Individual retirement accounts generally give owners more flexibility than other types of retirement accounts, such as 401(k) plans, when it comes to withdrawals. However, even if you can access the money in your IRA, taking a distribution may cause more problems than it solves. IRAs are tax-advantaged accounts, meaning your withdrawal can trigger taxes and possible penalties. Any money you take out of your IRA prematurely will not be available for you in retirement.
IRAs are personal accounts established and maintained by individual investors. They stand in contrast to most other qualified retirement plans, such as pension plans, 401(k) plans and profit-sharing plans, which are established by employers on behalf of employees. If you open an IRA, you can take money out whenever you'd like, for any reason, as long as your funds last. Most employer-sponsored plans require you to demonstrate and immediate and heavy financial need to qualify for pre-retirement withdrawals.
Every time you take money out of a traditional IRA, you'll have to pay taxes on your distribution. These IRAs are funded with pre-tax money, meaning you were granted a tax deduction at the time of your contribution. As a result, no money in your IRA, neither your contributions nor your earnings, has ever been taxed and becomes taxable upon distribution. An exception is if you opened a Roth IRA, which does not grant a tax deduction on contributions and typically allows tax-free withdrawals. However, you will have to pay tax on any Roth earnings you withdraw in the first five years after you open the account.
Because the money in your IRA is meant for retirement, the Internal Revenue Service penalizes you for "early" withdrawals, defined as those taken before age 59 1/2. On top of any taxes you owe, early IRA distributions trigger a 10 percent penalty. For traditional IRAs, the penalty applies to your entire distribution; the penalty for Roth accounts only applies to the earnings portion of any withdrawal, not the return of contributions.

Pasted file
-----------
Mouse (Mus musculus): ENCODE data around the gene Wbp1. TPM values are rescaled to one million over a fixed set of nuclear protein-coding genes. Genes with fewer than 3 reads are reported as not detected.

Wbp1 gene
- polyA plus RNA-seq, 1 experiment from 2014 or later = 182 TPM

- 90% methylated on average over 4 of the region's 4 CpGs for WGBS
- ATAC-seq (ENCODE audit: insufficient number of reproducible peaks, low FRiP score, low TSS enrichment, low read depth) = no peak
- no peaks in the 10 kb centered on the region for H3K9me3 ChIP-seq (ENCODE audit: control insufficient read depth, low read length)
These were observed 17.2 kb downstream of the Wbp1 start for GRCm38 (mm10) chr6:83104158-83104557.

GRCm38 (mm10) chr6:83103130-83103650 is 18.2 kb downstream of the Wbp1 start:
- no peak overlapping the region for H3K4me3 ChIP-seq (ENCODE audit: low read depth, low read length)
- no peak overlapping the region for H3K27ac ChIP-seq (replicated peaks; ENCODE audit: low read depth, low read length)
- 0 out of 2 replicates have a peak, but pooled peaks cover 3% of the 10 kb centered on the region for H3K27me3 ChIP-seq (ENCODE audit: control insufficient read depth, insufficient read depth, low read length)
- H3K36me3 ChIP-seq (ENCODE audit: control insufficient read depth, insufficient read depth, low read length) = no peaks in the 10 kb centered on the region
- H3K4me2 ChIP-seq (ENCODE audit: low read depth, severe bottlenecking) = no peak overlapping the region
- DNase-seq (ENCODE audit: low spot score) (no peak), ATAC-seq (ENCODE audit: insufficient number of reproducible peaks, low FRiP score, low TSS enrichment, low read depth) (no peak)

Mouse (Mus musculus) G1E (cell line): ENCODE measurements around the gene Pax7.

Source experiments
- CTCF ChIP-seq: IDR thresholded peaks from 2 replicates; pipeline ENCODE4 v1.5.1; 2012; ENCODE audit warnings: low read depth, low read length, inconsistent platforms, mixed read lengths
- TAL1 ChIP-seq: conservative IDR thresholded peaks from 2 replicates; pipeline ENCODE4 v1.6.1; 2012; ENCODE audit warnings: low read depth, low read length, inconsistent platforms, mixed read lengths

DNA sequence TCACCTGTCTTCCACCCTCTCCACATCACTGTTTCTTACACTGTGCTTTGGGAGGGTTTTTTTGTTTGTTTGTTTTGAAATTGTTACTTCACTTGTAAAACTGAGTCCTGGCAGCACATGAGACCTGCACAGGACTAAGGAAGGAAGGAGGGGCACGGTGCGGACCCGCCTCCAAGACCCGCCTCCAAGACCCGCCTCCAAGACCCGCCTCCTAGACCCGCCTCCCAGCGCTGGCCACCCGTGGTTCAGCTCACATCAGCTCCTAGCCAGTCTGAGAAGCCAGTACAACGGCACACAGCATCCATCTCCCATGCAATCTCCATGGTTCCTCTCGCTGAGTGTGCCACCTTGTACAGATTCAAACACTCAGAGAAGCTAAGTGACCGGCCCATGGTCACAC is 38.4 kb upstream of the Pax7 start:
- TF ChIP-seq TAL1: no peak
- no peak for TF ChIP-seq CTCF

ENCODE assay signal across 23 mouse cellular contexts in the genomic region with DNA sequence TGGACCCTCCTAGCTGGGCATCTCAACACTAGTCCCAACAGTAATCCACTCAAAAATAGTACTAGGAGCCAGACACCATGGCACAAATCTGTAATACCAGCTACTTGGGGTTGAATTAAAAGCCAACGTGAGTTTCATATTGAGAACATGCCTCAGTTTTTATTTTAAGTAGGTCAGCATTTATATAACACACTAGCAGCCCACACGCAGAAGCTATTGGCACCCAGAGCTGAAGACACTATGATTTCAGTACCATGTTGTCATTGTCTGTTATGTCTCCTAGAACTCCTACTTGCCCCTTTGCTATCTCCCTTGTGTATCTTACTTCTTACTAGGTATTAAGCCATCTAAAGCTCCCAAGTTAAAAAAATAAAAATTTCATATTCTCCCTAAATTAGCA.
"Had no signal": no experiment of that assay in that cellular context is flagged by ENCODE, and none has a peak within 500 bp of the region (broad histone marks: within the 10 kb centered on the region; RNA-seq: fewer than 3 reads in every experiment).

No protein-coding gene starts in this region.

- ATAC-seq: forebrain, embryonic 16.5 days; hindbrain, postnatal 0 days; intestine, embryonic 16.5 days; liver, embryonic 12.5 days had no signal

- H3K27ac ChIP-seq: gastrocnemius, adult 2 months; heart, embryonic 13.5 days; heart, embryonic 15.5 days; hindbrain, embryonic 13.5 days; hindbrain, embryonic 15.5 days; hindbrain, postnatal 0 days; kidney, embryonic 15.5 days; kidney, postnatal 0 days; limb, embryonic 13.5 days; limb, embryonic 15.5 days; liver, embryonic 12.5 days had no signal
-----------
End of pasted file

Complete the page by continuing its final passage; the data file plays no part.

Once you reach age 70 1/2, the IRS requires you to take distributions from a traditional IRA. While you are still free to take out money as often as you like, after you reach this age, the IRS requires at least one withdrawal per calendar year. The minimum amount is based on your life expectancy and your account value. If you don't take out the money, you'll be hit with a 50 percent tax on the amount you should have taken.
John Csiszar has written thousands of articles on financial services based on his extensive experience in the industry. Csiszar earned a Certified Financial Planner designation and served for 18 years as an investment counselor before becoming a writing and editing contractor for various private clients. In addition to his online work, he has published five educational books for young adults.